This paper summarizes the waterflood performance of the Townsend Newcastle Sand Unit (TNSU). Production is from the Muddy Newcastle sandstone located in the Powder River Basin of northeastern Wyoming. The field was discovered in June, 1960 and was depleted under solution gas drive to recover 13.0% of the original oil-in-place (OOIP) of 2.8 million STBO.
Waterflooding the TNSU faced three obstacles; first, the reservoir is naturally fractured; second, the reservoir contains clays which can swell and migrate to reduce injection rates; and third, the matrix rock is heterogeneous and low in permeability (40 md average).
A process approach was taken to overcome these adverse waterflooding conditions. First, the injection wells were pretreated with potassium hydroxide to permanently stabilize the clays. Then, cationic and anionic polyacrylamides and aluminum citrate crosslinker were injected to reduce flow through the factures as well as through any high permeability channels in the matrix rock. This was followed by a blend of phosphates and anionic polymer to maximize imbibition.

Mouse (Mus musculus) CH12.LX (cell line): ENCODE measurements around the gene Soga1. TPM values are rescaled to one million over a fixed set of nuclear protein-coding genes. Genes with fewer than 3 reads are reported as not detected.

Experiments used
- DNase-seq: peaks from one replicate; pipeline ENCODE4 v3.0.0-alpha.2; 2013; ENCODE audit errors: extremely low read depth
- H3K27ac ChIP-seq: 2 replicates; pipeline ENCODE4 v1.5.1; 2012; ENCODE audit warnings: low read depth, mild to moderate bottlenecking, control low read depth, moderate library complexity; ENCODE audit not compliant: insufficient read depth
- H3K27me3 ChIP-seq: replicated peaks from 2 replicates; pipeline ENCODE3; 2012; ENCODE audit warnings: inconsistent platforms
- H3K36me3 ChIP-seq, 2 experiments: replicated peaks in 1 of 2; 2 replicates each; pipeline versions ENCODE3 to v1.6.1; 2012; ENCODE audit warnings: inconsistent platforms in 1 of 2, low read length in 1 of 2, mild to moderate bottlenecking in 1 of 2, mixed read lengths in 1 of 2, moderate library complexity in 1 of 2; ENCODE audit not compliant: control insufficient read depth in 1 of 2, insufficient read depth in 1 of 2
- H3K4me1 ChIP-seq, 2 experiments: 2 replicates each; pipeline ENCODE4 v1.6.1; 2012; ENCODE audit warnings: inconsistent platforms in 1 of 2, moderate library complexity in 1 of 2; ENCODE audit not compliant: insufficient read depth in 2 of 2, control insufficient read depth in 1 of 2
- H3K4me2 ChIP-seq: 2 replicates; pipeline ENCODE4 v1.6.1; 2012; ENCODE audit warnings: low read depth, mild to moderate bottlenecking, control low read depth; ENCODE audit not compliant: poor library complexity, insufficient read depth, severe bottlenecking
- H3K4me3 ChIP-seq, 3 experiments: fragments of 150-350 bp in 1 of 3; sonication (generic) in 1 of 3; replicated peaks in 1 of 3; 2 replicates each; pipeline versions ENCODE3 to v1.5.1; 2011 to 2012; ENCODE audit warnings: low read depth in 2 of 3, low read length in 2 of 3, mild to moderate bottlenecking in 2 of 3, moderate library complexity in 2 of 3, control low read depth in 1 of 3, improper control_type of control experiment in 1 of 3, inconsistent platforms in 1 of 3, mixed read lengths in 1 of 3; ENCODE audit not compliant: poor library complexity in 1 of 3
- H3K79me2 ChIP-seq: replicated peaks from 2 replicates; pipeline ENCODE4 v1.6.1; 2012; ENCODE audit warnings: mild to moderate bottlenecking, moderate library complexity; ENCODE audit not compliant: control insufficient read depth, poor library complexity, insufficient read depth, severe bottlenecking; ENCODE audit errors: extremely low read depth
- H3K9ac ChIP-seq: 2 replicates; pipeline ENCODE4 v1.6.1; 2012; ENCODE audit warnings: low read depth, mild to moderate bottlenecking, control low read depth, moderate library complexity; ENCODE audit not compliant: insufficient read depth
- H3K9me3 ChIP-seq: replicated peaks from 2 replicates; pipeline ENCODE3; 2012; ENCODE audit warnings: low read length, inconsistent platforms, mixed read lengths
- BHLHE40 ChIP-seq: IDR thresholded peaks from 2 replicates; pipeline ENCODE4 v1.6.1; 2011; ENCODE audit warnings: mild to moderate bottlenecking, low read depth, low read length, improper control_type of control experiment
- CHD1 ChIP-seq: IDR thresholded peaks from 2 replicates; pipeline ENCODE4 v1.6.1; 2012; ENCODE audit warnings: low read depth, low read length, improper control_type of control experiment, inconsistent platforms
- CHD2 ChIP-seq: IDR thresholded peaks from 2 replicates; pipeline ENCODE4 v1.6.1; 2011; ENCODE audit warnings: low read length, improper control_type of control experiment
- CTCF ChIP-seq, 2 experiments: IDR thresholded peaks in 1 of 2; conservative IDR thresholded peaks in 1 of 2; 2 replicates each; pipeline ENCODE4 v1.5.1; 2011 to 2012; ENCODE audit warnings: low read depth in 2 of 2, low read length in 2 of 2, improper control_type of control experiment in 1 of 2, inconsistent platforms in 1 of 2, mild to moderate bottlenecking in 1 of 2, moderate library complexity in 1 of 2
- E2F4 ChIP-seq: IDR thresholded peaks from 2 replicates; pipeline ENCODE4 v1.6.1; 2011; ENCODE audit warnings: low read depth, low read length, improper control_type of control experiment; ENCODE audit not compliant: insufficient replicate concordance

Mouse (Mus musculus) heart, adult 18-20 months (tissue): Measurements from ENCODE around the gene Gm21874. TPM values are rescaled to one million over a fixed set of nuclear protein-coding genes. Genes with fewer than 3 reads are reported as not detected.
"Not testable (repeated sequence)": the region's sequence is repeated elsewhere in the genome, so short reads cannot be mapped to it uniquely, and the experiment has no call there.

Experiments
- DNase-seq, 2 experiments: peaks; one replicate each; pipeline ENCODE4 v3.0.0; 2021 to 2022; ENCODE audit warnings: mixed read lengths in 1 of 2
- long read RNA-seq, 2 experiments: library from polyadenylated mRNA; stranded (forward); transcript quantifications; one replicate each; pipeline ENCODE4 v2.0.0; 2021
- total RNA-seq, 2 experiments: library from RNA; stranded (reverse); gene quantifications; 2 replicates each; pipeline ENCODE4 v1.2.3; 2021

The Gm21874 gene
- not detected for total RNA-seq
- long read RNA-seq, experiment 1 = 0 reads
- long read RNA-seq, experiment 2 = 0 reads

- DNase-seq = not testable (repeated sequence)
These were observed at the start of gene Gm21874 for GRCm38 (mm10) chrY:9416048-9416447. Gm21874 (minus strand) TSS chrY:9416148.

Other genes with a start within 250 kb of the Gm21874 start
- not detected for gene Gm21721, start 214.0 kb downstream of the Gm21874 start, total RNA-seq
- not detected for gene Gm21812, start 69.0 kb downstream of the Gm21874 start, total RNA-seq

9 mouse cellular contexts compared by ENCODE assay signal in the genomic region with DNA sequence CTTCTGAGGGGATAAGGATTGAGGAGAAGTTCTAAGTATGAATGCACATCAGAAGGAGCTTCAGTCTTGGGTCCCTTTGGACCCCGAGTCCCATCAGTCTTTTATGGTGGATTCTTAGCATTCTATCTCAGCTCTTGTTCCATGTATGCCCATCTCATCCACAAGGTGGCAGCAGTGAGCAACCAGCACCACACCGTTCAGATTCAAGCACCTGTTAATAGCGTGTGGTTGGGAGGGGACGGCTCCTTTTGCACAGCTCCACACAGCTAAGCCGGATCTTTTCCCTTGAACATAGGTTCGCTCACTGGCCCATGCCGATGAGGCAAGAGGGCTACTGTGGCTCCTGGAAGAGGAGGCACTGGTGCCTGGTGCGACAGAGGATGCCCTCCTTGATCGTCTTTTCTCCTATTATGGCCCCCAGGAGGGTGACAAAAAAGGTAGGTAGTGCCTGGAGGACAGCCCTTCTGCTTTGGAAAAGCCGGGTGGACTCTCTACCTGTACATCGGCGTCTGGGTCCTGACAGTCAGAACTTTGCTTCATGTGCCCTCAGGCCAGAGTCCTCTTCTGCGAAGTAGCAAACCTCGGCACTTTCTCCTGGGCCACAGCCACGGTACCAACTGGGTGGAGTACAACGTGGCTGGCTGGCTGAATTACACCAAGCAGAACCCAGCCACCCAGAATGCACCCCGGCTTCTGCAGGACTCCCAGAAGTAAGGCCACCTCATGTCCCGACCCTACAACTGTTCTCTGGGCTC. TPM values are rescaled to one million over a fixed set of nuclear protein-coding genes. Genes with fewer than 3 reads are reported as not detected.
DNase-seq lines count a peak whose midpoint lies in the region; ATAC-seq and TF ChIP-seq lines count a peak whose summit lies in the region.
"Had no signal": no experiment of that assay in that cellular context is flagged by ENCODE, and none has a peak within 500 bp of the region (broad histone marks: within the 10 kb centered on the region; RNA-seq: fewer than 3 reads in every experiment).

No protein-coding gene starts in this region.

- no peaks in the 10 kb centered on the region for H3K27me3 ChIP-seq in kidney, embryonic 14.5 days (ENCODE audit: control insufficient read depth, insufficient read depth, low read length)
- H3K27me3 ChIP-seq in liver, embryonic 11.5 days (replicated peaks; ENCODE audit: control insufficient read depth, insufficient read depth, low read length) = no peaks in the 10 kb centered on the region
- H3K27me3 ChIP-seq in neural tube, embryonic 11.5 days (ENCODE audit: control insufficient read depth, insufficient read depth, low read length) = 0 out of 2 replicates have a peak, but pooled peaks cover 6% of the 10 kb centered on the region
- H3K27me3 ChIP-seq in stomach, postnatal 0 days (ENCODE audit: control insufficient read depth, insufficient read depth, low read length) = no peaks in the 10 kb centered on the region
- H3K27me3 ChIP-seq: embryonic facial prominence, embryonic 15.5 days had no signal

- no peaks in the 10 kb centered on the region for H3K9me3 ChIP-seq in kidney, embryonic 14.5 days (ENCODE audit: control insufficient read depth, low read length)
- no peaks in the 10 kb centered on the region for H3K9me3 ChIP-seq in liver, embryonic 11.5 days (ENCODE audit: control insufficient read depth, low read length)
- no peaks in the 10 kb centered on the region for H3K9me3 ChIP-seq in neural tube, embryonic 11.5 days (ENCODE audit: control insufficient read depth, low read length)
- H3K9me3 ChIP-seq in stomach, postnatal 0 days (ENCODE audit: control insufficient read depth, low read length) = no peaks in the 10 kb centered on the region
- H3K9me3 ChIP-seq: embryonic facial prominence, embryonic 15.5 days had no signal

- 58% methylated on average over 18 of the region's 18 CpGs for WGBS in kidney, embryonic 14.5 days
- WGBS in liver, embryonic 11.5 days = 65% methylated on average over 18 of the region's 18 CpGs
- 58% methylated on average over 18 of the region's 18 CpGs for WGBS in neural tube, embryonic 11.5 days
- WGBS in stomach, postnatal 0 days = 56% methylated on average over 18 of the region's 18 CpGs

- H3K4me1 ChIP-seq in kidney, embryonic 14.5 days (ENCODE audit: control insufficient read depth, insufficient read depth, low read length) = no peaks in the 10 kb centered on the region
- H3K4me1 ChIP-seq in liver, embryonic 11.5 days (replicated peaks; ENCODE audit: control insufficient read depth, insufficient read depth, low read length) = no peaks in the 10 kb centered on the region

The flood began in May, 1986. Oil production went from 3 BOPD prior to injection to a peak flood rate of 343 BOPD in November. 1988. Ultimate recovery is now projected to be 29.8% OOIP. Without the use of this process technology it is doubtful the field could have been economically flooded.